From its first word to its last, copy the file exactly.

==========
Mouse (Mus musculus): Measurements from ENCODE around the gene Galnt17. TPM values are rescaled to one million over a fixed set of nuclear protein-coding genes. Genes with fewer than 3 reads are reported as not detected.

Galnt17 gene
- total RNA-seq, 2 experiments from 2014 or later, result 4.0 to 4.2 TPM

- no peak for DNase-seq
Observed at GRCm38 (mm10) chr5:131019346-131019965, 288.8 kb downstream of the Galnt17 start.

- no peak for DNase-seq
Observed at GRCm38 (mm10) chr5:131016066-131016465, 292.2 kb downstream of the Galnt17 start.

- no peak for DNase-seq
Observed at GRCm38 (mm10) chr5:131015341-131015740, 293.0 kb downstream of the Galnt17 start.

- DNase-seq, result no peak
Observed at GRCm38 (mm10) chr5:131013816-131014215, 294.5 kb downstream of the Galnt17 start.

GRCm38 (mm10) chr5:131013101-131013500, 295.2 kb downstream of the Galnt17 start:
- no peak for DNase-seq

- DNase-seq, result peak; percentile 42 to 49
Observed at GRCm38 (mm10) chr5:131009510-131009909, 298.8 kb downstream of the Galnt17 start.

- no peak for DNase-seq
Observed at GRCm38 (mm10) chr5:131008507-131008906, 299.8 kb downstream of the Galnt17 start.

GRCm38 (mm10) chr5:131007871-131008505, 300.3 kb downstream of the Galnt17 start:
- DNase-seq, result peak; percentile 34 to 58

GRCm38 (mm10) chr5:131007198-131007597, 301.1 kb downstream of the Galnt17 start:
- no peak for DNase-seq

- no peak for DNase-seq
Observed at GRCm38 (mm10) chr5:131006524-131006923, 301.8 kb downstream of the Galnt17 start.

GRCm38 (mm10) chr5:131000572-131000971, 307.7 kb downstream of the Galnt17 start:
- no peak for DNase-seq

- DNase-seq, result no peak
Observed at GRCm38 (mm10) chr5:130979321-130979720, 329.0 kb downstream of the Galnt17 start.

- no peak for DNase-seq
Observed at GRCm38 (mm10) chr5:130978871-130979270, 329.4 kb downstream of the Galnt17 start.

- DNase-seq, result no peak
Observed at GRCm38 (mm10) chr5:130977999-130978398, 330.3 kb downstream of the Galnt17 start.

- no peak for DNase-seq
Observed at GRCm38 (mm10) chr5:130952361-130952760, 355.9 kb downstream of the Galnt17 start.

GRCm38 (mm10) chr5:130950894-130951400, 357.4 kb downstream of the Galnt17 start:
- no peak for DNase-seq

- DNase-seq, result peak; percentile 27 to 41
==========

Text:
Mouse (Mus musculus): Measurements from ENCODE around the gene Galnt17. TPM values are rescaled to one million over a fixed set of nuclear protein-coding genes. Genes with fewer than 3 reads are reported as not detected.

Galnt17 gene
- total RNA-seq, 2 experiments from 2014 or later, result 4.0 to 4.2 TPM

- no peak for DNase-seq
Observed at GRCm38 (mm10) chr5:131019346-131019965, 288.8 kb downstream of the Galnt17 start.

- no peak for DNase-seq
Observed at GRCm38 (mm10) chr5:131016066-131016465, 292.2 kb downstream of the Galnt17 start.

- no peak for DNase-seq
Observed at GRCm38 (mm10) chr5:131015341-131015740, 293.0 kb downstream of the Galnt17 start.

- DNase-seq, result no peak
Observed at GRCm38 (mm10) chr5:131013816-131014215, 294.5 kb downstream of the Galnt17 start.

GRCm38 (mm10) chr5:131013101-131013500, 295.2 kb downstream of the Galnt17 start:
- no peak for DNase-seq

- DNase-seq, result peak; percentile 42 to 49
Observed at GRCm38 (mm10) chr5:131009510-131009909, 298.8 kb downstream of the Galnt17 start.

- no peak for DNase-seq
Observed at GRCm38 (mm10) chr5:131008507-131008906, 299.8 kb downstream of the Galnt17 start.

GRCm38 (mm10) chr5:131007871-131008505, 300.3 kb downstream of the Galnt17 start:
- DNase-seq, result peak; percentile 34 to 58

GRCm38 (mm10) chr5:131007198-131007597, 301.1 kb downstream of the Galnt17 start:
- no peak for DNase-seq

- no peak for DNase-seq
Observed at GRCm38 (mm10) chr5:131006524-131006923, 301.8 kb downstream of the Galnt17 start.

GRCm38 (mm10) chr5:131000572-131000971, 307.7 kb downstream of the Galnt17 start:
- no peak for DNase-seq

- DNase-seq, result no peak
Observed at GRCm38 (mm10) chr5:130979321-130979720, 329.0 kb downstream of the Galnt17 start.

- no peak for DNase-seq
Observed at GRCm38 (mm10) chr5:130978871-130979270, 329.4 kb downstream of the Galnt17 start.

- DNase-seq, result no peak
Observed at GRCm38 (mm10) chr5:130977999-130978398, 330.3 kb downstream of the Galnt17 start.

- no peak for DNase-seq
Observed at GRCm38 (mm10) chr5:130952361-130952760, 355.9 kb downstream of the Galnt17 start.

GRCm38 (mm10) chr5:130950894-130951400, 357.4 kb downstream of the Galnt17 start:
- no peak for DNase-seq

- DNase-seq, result peak; percentile 27 to 41